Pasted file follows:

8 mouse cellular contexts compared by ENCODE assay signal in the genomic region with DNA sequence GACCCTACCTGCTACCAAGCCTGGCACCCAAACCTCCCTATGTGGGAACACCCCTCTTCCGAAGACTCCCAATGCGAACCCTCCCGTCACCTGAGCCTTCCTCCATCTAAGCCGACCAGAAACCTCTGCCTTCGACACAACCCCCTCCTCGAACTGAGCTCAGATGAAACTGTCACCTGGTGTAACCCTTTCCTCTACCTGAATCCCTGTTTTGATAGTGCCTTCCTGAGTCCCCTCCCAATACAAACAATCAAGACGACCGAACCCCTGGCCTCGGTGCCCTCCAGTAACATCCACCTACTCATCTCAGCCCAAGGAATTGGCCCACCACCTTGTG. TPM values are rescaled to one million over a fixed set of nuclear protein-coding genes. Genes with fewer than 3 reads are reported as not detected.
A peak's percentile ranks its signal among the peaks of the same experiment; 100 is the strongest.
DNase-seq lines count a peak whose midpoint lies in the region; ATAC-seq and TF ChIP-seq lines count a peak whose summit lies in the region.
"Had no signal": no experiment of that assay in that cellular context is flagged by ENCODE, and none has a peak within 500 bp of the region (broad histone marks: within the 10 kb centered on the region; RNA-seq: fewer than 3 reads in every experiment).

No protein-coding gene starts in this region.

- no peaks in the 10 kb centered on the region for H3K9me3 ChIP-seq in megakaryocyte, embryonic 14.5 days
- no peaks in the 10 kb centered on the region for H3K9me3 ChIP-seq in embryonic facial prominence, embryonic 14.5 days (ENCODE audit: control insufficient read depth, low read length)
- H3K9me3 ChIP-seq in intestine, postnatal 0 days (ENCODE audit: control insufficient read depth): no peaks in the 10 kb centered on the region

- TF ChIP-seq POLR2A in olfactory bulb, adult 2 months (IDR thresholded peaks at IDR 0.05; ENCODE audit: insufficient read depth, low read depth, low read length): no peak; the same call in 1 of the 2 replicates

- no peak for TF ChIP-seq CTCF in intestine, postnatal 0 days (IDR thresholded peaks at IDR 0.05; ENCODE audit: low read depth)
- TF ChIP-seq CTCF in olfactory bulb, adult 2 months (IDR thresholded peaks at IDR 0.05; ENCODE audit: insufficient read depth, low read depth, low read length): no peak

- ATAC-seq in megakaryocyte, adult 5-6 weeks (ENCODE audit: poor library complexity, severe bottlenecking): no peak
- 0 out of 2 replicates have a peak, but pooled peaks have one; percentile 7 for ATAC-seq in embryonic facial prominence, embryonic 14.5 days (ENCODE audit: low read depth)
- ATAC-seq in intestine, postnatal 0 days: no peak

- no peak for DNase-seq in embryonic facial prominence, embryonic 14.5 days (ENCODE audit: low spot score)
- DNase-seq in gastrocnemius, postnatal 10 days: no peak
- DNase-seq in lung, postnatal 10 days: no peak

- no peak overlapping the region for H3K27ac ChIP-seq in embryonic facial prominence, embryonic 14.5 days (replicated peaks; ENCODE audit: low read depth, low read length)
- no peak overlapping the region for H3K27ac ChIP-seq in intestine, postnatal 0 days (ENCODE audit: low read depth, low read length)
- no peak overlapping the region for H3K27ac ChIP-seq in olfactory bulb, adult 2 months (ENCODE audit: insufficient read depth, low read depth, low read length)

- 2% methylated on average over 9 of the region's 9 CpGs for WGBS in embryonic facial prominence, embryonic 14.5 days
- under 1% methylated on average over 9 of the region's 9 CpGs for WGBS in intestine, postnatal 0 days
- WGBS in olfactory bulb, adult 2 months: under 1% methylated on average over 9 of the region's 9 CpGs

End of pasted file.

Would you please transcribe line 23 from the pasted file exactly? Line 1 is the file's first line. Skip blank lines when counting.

- WGBS in olfactory bulb, adult 2 months: under 1% methylated on average over 9 of the region's 9 CpGs